A consensus seems to have formed that creative change is needed at Italy’s biggest fashion brand.
On Wednesday, analysts and investors, who have concerns that recent strategic adjustments at Gucci will not be enough to drive growth consistent with industry peers, revolves around a Women’s Wear Daily report citing unnamed sources, said Alessandro Michele, director of Gucci’s creation since 2015, will leave the company.
Bernstein analyst Luca Solca wrote in a note to clients: “Gucci is suffering from brand fatigue. “To get up to speed again, Gucci doesn’t need to go mainstream or become timeless. It needs to open a new creative chapter.”
RBC Capital Markets analyst Piral Dadhania writes: “After seven years in charge of Gucci’s creative engine, perhaps it’s time for a change, adding that institutional investors believe there is a “need to be.” there is a new approach to brand awakening.”
Shares rallied 2 percent in early Wednesday trading, before giving up gains.
After taking the creative reins of Gucci in 2015, Michele rekindled excitement around the Milan-based home, soon dominating the fashion world with its decadent stratification of brand signatures, selling streetwear-inspired and quirky, gender-flexible styles. A comprehensive reorganization of Gucci products, communications and store decor led by Michele and chief executive Marco Bizzarri has attracted a large following of the brand and helped open up a new world. New, younger consumer base for the luxury industry catering to the tastes of more mature buyers.
From 2015 to 2019, Gucci’s sales nearly tripled and profits quadrupled during a period of rapid expansion, unheard of in modern luxury – at a quarterly rate of growth. sometimes up to 50%. This year, Gucci is expected to end the year with annual sales of over 10 billion euros ($10.3 billion), a major milestone for the company.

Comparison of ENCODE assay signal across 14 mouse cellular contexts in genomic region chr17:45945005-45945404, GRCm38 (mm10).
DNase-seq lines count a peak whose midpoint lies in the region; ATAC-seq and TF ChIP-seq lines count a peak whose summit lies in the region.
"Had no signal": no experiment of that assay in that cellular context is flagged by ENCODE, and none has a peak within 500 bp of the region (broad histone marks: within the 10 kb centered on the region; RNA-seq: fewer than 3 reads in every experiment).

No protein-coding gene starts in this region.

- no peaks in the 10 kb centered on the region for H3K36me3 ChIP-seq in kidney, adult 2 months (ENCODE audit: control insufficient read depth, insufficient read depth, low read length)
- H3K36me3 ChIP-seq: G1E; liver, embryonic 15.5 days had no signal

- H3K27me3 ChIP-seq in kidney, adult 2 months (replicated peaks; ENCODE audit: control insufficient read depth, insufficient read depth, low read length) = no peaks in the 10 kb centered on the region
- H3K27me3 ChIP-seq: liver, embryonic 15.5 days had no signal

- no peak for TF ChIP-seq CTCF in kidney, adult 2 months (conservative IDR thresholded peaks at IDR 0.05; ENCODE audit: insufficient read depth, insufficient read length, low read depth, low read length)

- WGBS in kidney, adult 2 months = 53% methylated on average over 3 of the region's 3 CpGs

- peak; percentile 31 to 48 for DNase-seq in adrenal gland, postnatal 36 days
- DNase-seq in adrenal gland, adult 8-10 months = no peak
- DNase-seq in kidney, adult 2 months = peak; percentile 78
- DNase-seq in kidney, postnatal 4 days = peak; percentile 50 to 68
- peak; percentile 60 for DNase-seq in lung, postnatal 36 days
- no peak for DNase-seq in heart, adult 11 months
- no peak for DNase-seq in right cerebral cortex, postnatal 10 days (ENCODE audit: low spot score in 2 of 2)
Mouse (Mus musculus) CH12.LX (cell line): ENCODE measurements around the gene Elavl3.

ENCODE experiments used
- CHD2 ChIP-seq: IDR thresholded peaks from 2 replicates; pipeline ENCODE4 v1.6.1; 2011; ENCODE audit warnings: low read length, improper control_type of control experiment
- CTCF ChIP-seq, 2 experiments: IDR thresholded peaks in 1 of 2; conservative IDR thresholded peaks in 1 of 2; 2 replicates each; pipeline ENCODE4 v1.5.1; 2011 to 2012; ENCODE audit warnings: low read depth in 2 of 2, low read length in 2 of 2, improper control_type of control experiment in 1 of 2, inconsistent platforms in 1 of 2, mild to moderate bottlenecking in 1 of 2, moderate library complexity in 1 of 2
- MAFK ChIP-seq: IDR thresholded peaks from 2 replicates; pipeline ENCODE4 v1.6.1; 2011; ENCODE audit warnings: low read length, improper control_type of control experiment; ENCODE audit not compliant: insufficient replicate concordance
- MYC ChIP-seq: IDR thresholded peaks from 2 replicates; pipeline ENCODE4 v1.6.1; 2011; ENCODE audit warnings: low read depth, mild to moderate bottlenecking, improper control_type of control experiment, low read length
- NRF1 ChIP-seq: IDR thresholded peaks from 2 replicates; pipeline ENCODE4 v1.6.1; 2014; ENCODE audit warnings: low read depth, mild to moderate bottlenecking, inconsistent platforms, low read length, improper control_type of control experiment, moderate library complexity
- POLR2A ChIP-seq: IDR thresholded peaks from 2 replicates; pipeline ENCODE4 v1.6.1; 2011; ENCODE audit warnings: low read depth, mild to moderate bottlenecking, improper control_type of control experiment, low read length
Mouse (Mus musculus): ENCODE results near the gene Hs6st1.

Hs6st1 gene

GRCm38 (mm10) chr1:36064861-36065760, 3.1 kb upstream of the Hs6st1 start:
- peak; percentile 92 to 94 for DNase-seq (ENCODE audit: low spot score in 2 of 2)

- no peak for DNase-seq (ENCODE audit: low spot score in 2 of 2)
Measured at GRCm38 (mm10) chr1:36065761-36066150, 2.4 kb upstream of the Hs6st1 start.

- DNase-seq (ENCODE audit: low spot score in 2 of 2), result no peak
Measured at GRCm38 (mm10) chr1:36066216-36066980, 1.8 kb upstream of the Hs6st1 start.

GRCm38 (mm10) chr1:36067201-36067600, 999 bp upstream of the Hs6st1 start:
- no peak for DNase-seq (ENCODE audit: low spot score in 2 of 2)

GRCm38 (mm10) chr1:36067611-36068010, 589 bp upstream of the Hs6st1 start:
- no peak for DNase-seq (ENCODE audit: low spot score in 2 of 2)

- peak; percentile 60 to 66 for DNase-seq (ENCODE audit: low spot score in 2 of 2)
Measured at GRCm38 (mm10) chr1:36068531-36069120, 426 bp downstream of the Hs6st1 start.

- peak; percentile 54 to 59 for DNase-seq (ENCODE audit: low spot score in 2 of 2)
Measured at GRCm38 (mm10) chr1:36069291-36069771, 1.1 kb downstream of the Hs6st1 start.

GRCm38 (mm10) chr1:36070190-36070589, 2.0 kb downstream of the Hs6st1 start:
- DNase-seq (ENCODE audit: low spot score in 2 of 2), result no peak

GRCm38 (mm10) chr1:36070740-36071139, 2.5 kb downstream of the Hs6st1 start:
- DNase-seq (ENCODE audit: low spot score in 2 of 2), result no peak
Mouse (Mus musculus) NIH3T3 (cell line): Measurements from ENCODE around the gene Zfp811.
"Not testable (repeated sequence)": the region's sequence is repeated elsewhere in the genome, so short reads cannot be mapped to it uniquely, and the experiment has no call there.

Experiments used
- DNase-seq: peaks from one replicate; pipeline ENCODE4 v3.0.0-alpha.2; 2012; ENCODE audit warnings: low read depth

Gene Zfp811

But Gucci has been hit hard during the coronavirus pandemic — with sales down 22% in 2020 — and since then, Gucci has grown much more slowly than major brand rivals such as Louis Vuitton, Dior and Hermès. Companies whose sales boom as consumers increasingly flock to blue-chip luxury goods are seen as unfashionable.
The slower growth momentum at Gucci is partly due to greater exposure to struggling channels including wholesale, discount and travel retail, which have a share of the business the company has been working to capture. narrow.
But signs of consumer fatigue become harder to dismiss as the novelty element of Michele’s twisted, maximal aesthetic is gone. During a February meeting with journalists, Kering president François-Henri Pinault said he wanted the company’s brands to refocus their efforts on a more timeless approach to luxury.
In recent seasons, Michele’s designs for Gucci have included more subtle, uplifting details: less streetwear and more knitwear or embroidery, and classic handbags using Use one or two key brand cues like ponytail and red and blue stripes instead of layering them with decorative elements like painted flowers, butterfly charms, or cartoon characters. Gucci has hired a new sales executive to revamp its merchandising offering and announced a complete return to the fashion calendar with six collections per year to promote innovation and novelty.
The evolution of Gucci’s collections, however, has struggled to capture the attention of consumers, perhaps drowned out by the designer’s hilarious, wildly consistent message, still is underpinned by unsurpassed runway style (headscarves and eyeglass chains abound) and a vibrant, Old Hollywood red carpet atmosphere.
Sales fell short of estimates in the third quarter, up 9% from 22% growth at LVMH, owner of Vuitton, and 24% growth at Hermès.
Some retailers also seem eager to see the brand explore new avenues, even if a few go as far as lobbying for a re-molded designer.
“It’s growing, but it can grow further,” said Tiffany Hsu, vice president of women’s purchasing at Mytheresa, in a recent interview, though she praised the luxury. importance of eveningwear in Michele’s recent collections and the versatility of the brand’s tailoring. “It’s sophisticated, classy and trendy,” she says.
“It’s really consistent, but for consumers, they need a little stimulation, something new,” said Yiling Hong, founder of fashion boutique Canal Street in Shanghai.
If Kering is willing to make a change, Michele has also suggested that he could use the respite as the brand looks to accelerate its creative cadence. “Working is becoming more and more stressful for me,” he told reporters after his show at Milan Fashion Week in September. “Doing this job is getting more and more complicated… It’s very stressful. You don’t just work on shoes, bags and outfits,” he added. “This fatigue is something else. Behind-the-scenes work [this season] more tired than usual.”
Additional reporting by Lauren Sherman.